A few phone calls to neighbours and we had a couple of tractors lined up, along with a flatbed trailer.

Getting shed onto trailer: easy peasy.

Getting shed off of trailer: not so easy. (Insert your "how many guys does it take..." joke here.)

Pull, John, pull!

Ta-da! Just imagine it with siding, and an arbour off the peak of the roof!

It took some manoeuvring, but we got it right in the spot we wanted it. It may appear to the untrained eye like we just acquired an enourmous project. But to us dreamers, we just got a fast-forward on our good intentions.

Oh, the possibilities...

 

 

 

Weeding out the weedwhackers

I’ve been functioning okay for several years with a Black and Decker battery-powered grass trimmer, but the time has come to replace it. I bought it hoping to minimize my energy use, and to avoid the whole mess of gas. It worked really well, with great power and easy controls. But it just didn’t stand up to our property. With only about 15 minutes per charge, with six hours between charges, it barely scratched the surface of our 1.4 acres of grass, brush, fence lines, et cetera.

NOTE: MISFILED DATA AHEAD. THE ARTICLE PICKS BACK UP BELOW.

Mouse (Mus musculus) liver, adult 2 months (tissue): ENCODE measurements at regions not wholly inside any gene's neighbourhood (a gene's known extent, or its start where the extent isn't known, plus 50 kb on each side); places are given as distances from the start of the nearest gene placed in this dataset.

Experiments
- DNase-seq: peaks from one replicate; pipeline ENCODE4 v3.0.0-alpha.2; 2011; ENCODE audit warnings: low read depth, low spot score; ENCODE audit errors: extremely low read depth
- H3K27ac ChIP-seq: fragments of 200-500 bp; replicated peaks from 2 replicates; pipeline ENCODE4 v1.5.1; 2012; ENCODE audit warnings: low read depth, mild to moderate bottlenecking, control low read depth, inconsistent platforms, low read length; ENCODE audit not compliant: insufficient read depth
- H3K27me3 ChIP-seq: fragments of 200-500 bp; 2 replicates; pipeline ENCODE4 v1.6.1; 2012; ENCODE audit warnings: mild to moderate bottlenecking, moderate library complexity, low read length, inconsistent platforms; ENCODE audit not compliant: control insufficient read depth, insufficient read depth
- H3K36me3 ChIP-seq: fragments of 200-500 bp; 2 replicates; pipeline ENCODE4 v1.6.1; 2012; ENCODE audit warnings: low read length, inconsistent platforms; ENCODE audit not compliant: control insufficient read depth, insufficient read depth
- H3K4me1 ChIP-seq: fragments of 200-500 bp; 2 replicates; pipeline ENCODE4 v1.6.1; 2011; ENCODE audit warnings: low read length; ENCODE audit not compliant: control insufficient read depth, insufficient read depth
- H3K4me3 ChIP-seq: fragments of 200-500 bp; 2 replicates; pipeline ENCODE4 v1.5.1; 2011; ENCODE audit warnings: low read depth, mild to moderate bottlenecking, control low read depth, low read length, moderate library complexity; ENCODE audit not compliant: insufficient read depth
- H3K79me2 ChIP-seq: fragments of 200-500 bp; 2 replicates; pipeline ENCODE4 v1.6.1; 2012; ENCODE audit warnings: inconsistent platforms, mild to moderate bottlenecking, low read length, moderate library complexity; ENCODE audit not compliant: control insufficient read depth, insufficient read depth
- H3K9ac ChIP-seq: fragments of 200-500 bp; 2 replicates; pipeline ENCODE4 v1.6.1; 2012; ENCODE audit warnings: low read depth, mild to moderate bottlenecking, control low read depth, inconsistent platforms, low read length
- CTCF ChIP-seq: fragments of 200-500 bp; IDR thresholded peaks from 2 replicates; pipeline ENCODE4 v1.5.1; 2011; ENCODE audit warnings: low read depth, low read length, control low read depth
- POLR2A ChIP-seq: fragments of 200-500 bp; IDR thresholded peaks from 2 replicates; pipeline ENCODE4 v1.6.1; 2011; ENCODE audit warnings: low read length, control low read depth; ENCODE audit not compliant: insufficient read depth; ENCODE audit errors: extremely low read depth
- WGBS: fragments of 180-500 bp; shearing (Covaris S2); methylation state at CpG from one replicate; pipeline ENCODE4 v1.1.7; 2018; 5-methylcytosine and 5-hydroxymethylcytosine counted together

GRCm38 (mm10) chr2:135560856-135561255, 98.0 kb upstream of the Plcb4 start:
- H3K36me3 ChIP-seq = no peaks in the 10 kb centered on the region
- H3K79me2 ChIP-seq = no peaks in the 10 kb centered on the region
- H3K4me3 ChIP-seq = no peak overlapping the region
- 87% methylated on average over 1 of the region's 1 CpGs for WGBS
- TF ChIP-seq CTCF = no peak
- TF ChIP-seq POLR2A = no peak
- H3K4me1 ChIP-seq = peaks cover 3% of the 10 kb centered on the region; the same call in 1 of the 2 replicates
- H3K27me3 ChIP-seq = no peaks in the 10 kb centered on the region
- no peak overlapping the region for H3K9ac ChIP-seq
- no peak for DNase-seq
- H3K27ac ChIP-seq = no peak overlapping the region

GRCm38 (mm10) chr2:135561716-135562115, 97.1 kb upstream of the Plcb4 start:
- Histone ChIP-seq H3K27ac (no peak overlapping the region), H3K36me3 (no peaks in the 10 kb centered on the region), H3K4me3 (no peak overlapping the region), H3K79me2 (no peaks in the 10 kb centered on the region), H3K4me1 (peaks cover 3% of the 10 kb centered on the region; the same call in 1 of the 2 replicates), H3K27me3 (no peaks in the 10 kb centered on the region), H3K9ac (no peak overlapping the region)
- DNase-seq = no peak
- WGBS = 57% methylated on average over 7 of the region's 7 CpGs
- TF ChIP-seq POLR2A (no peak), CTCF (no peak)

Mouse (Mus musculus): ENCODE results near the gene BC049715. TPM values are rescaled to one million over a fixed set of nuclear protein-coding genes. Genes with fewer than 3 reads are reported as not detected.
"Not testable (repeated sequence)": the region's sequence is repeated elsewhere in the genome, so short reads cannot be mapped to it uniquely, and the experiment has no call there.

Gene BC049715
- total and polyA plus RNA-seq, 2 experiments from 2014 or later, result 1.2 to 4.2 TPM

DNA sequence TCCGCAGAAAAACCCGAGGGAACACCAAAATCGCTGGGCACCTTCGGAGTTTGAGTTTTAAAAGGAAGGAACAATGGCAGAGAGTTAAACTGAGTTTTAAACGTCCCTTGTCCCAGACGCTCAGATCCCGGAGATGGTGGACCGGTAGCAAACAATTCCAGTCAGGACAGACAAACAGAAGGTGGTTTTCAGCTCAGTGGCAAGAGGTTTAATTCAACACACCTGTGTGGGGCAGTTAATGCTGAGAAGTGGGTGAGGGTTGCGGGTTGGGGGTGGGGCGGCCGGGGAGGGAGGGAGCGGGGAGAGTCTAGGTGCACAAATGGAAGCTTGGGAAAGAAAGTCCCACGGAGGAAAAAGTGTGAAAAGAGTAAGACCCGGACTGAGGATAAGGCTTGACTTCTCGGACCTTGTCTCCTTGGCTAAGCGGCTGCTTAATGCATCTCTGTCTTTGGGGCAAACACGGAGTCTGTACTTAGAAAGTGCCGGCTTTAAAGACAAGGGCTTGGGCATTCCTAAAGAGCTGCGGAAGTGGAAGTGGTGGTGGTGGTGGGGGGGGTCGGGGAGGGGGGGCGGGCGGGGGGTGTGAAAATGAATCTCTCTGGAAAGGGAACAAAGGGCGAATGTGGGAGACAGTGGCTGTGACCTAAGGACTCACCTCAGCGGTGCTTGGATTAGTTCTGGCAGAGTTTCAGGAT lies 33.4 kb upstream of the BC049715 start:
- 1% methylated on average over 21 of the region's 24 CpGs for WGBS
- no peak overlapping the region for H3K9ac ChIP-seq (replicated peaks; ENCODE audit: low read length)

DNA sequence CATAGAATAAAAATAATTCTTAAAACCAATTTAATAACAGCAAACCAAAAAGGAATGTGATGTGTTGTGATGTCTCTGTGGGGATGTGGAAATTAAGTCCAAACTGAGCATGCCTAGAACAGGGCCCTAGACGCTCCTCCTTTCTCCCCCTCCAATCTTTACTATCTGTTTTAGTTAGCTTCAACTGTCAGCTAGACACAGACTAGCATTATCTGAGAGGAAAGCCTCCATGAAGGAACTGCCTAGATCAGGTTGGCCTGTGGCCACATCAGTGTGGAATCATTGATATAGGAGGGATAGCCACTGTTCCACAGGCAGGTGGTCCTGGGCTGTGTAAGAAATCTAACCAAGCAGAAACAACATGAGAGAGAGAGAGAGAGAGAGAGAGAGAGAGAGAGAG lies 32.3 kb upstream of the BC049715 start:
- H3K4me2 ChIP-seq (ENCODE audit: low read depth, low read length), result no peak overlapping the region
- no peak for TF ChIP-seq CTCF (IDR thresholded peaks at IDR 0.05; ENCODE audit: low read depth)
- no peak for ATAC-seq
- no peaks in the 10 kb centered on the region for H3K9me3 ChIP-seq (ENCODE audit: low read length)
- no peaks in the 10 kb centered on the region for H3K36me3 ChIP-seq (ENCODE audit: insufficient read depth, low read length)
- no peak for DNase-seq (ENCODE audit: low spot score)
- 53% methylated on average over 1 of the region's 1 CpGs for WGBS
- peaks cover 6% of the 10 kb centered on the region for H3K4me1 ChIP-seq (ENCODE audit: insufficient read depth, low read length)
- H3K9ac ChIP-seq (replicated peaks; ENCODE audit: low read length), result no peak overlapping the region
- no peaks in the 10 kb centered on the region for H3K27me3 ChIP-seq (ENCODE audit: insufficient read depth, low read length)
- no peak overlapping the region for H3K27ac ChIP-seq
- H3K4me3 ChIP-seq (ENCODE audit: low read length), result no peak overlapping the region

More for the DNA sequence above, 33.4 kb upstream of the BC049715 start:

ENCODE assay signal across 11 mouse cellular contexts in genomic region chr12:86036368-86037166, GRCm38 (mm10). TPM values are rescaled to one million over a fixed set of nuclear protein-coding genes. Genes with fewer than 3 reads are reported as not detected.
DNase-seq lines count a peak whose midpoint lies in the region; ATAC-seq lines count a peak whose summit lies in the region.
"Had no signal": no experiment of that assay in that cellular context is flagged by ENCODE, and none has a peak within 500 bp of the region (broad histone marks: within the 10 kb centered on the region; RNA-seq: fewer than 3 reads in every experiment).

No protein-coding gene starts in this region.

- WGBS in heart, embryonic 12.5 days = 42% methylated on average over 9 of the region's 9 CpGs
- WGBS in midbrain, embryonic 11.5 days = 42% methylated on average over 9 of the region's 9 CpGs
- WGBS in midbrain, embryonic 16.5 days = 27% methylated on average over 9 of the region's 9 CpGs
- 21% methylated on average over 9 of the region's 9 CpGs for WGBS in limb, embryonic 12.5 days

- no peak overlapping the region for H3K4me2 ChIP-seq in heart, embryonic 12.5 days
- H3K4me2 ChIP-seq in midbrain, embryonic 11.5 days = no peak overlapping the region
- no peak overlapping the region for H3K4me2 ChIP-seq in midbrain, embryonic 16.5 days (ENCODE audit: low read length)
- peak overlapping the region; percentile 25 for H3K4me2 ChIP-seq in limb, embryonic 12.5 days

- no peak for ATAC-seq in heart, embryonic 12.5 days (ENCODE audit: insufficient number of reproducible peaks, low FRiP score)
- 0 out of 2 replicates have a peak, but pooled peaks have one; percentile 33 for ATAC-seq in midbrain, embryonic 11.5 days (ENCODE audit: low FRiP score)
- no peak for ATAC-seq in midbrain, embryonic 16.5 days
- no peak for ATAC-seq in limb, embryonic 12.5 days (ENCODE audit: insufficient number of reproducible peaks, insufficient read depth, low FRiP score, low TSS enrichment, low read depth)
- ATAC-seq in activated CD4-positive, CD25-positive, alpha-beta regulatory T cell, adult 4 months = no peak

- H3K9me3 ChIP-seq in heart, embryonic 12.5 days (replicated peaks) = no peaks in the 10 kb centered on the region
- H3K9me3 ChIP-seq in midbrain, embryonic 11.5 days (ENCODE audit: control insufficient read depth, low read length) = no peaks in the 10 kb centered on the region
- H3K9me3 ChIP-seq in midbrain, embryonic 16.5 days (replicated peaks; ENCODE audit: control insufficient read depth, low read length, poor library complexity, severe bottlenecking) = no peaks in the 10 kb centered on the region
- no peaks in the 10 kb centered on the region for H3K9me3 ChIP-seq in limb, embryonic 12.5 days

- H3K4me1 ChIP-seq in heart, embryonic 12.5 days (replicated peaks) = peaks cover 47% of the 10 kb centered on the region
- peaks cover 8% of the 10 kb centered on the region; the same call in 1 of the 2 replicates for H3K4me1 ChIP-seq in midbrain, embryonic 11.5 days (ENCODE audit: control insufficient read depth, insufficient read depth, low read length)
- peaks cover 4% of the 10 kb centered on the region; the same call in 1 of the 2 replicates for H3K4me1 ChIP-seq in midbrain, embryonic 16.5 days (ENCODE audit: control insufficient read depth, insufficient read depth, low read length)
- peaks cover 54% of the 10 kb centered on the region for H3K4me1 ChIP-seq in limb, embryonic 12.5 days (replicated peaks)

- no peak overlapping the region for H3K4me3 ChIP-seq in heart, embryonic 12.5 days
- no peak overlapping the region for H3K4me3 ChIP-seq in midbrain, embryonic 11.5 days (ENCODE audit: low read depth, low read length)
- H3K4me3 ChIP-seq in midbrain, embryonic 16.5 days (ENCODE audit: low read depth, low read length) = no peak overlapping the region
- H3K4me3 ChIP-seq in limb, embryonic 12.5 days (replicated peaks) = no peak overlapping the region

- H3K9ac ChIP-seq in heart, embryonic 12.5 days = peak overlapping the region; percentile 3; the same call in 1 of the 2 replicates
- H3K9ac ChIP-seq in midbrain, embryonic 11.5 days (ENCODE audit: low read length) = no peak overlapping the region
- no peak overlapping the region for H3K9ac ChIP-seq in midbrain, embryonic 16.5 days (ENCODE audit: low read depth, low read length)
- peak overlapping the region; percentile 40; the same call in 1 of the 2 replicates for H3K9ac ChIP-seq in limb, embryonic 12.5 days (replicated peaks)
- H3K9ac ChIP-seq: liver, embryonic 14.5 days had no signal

Don’t get me wrong, it was a great little machine, and I made it work for a while there, but it simply was not designed for large properties. When the battery finally gave up the ghost this spring, Chris convinced me it was time to suck it up and get a gas powered model.
So I’ve been doing my homework.


While I have been very pleased to note how efficient some of these little engines are (there goes my rechargeable battery arguement), I was having trouble processing through all the different choices. My experience with machinery is quite limited, you have to understand, so all this “cc” and “stroke” was Greek. I really thought I had it figured out though, and had settled on dishing out for a four-stroke (no mixing fuel!), until I talked to the guy at the John Deere dealership who tried to explain to me why some four stroke engines might still require an oil/gas mix…

So I did what any self respecting girl would do: I posted a request for advice on my Facebook.
24 hours later, I had enough comments to help me narrow my search down to three brands: Troy-Bilt, Husqvarna, and Stihl.